Student loan debt is some of the most common debt out there. It’s no surprise given that the average cost of tuition for a four-year undergraduate education, in-state mind you, is around $25,000 a year. That amount of money is more than most people have in extra, unallocated annual income.
As of June 2018, Forbes reported that total US student debt was $1.52 trillion and that 44.2 million people owed debt.
That’s a lot of debt and a lot of people with student loan debt. It’s so commonplace and not uncommon for people to pay off their student loan debt well into their 30s and 40s.
Not all Debt is Created Equal
As far as debt goes, student loan debt is definitely not the worst kind of debt out there. But while it’s not the same as a payday loan taken out at 300% interest, it’s still debt.
I’m not here to say student loans are either good or bad debt. Because I can’t. It’s not that black and white. The good or bad classification is more about the intention behind the debt, the reason you took out and the amount you took out.
When Student Loans are Good Debt
Getting a degree has the potential to help you get ahead in life. Studies show that having a bachelor’s degree will put most people on a path to higher pay, so student loans can be considered an investment in your future. And some people no matter what school they choose or what degree they pursue will need some form of financial assistance to get their degree. So if you have to take out student loans in order to get your degree, that is ok.
There are plenty of people who earn college credits while still in high school, work jobs throughout college, or pick a local university instead of an out-of-state school in order to lower the amount they have to borrow. Maybe they do everything right in terms of taking on as little debt as possible but still need student loans to cover some of their expenses. For those people, then yes, student loans can be considered good debt. They are truly an investment in the future.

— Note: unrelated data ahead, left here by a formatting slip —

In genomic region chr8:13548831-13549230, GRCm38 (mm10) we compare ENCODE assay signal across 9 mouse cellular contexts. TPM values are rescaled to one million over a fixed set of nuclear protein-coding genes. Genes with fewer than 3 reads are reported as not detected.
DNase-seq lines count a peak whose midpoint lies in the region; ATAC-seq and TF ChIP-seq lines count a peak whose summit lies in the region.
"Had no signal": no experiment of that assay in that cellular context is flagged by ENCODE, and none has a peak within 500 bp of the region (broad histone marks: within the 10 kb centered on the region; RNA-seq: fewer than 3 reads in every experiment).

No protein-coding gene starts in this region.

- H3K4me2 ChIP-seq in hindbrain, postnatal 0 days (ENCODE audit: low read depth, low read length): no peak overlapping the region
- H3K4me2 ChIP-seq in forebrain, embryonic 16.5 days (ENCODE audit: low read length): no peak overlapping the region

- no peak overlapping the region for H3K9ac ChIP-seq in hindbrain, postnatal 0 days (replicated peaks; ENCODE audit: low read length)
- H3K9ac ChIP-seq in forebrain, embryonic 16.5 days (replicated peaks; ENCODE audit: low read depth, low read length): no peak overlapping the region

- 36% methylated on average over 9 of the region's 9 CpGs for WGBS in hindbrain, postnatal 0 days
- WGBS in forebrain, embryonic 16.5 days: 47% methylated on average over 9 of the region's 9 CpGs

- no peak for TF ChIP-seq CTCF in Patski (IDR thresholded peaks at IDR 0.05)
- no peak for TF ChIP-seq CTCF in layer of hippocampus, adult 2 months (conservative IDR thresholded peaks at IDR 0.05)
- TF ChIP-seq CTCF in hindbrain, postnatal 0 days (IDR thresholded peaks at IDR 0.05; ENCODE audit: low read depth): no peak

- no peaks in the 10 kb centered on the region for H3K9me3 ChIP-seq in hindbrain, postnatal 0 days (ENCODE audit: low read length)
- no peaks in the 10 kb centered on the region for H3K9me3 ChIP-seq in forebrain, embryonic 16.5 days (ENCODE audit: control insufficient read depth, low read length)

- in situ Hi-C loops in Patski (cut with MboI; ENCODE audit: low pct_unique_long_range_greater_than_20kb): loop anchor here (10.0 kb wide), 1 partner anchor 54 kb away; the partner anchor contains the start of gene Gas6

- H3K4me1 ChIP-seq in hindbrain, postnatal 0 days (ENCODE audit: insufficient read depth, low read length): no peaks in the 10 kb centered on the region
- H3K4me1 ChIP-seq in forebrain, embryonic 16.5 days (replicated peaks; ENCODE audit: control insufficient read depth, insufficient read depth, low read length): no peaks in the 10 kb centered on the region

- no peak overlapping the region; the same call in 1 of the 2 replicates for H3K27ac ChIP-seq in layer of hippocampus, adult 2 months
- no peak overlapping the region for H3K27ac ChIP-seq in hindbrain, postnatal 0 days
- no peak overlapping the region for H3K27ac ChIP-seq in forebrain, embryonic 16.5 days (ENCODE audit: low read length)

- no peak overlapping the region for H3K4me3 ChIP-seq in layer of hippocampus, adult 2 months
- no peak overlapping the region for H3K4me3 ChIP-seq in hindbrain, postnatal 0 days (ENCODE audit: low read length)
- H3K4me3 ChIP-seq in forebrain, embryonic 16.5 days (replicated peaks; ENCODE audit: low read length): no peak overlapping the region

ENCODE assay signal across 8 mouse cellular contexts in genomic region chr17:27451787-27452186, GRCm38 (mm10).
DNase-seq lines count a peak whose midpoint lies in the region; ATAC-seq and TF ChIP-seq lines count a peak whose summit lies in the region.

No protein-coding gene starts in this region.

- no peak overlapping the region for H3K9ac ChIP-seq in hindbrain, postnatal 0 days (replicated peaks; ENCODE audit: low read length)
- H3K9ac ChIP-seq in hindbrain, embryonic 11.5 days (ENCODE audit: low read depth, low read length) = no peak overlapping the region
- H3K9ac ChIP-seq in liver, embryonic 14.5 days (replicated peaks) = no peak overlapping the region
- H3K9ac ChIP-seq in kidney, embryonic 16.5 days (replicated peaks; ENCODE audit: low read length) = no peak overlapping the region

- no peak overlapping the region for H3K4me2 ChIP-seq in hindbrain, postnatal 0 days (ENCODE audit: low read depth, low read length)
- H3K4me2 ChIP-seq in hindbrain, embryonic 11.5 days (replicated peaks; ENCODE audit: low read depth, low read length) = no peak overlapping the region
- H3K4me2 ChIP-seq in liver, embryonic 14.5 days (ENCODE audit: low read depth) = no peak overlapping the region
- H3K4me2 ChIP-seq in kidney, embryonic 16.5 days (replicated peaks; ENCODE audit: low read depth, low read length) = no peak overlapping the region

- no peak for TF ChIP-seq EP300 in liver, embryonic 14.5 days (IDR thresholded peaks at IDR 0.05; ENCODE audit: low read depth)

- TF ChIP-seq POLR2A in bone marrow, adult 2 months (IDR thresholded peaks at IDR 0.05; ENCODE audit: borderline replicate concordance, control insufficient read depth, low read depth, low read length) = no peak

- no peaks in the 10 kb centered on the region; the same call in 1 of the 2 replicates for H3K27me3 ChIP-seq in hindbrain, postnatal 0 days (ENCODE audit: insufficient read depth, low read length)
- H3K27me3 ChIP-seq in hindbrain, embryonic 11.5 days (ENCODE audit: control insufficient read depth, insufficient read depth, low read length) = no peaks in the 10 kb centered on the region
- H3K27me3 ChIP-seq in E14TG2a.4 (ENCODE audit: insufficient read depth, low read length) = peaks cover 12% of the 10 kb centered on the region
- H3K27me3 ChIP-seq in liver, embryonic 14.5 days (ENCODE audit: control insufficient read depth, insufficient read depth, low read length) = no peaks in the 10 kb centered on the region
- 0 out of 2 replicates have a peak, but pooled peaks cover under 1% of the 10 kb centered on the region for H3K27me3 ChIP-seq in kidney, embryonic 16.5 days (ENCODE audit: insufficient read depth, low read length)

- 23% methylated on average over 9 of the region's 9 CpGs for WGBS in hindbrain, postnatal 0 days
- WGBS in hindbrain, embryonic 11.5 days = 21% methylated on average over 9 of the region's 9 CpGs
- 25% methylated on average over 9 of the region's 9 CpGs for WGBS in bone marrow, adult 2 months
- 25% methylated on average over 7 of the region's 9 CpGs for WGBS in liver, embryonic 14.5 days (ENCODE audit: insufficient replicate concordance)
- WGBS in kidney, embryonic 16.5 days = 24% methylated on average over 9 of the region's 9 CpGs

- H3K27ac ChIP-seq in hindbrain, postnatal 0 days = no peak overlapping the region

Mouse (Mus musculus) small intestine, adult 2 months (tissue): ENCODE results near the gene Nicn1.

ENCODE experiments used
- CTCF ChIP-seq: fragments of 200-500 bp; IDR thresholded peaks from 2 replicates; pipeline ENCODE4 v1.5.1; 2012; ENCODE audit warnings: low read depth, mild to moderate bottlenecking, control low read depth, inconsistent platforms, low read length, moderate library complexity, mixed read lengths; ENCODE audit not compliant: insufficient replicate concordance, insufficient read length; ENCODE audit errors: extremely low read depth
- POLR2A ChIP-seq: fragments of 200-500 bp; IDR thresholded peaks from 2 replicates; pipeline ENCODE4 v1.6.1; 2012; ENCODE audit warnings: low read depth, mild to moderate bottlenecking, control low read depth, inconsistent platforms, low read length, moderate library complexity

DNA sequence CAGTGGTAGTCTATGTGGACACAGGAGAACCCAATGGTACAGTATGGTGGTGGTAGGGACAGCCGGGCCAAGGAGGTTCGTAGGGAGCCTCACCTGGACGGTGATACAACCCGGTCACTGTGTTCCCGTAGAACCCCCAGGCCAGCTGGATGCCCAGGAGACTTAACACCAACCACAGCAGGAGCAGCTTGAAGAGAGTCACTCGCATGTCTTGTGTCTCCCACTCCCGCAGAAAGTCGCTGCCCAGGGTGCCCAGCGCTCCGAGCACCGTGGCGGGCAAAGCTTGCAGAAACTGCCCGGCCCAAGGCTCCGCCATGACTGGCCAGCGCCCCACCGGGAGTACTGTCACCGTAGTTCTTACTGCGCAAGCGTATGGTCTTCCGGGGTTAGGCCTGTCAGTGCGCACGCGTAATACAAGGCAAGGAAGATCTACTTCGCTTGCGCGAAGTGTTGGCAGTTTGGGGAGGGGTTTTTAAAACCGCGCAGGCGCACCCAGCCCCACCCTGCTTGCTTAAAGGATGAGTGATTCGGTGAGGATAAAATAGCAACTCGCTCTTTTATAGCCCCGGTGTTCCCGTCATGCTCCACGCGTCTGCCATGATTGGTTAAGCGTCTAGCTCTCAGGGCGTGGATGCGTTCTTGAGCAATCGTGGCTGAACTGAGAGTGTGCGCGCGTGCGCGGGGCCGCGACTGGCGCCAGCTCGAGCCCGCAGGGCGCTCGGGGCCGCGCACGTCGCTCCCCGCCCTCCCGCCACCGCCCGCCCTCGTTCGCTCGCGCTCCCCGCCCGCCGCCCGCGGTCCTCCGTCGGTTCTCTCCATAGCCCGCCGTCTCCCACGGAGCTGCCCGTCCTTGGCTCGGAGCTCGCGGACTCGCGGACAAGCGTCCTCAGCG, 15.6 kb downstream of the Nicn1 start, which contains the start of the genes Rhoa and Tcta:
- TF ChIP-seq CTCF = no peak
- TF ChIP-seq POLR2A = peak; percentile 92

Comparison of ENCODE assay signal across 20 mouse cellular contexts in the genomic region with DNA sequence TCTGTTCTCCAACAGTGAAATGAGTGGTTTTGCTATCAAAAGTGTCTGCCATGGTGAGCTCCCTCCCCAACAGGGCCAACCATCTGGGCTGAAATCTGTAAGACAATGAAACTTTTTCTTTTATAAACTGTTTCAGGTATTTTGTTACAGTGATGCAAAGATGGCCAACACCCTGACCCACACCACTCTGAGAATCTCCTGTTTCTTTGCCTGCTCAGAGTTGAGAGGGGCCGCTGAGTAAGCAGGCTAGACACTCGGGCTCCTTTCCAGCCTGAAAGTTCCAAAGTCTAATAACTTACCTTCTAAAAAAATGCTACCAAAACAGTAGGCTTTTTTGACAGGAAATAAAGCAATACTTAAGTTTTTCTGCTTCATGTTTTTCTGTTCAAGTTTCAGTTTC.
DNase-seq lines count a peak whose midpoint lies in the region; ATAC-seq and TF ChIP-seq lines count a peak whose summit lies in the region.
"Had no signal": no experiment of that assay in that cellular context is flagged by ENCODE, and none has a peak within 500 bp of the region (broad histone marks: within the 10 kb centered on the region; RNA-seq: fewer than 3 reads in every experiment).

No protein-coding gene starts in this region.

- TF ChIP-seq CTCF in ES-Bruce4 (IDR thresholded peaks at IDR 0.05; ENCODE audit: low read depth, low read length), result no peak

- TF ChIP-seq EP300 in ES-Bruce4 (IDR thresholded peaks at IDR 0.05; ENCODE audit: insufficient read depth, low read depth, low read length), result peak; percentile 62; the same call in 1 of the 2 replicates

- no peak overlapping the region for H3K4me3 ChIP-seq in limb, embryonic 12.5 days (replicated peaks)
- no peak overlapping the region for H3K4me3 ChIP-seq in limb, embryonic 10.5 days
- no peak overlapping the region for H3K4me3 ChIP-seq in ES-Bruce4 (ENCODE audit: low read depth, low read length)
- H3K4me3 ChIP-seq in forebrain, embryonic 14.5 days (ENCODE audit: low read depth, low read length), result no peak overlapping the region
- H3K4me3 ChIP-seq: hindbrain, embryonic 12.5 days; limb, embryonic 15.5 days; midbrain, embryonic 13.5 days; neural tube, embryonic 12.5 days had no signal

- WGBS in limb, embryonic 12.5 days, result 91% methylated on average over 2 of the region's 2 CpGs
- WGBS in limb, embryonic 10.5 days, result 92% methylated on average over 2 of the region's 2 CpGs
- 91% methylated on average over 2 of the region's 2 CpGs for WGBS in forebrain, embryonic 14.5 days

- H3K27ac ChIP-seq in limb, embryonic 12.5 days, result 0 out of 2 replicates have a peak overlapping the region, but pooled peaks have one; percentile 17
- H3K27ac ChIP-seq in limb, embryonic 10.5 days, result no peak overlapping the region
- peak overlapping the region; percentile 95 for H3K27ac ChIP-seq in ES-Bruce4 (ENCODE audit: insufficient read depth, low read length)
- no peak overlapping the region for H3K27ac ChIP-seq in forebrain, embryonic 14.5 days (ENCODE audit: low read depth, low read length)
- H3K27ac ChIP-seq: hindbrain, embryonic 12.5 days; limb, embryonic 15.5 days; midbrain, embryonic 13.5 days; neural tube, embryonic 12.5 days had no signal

When Student Loans Debt Turns Bad
Student loan debt becomes a problem when people borrow more than they need. If you use student loans to provide yourself a more lavish than necessary lifestyle, then you’ve taken out too much. If your student loans are helping you afford things like regular manicures or weekly dinners out with friends, you’re subsidizing a lifestyle now that you’ll pay back later – with interest.
You need to seriously consider the type of profession you’re going into, what the pay realistically looks like and how a student loan payment would fit into – or in some cases cripple – your future income. Because if you’re taking out more in loans than you need to live now, resulting in more in loans that you’ll have to repay later, that’s not good debt that you’re accumulating. Knowing the possible interest rates and payment plan you’ll face will provide a much-needed reality check on how much you should take out.
If you’re in college or have college on the horizon, check out our post on Ways to Save on College Expenses. Plan now and have less debt later.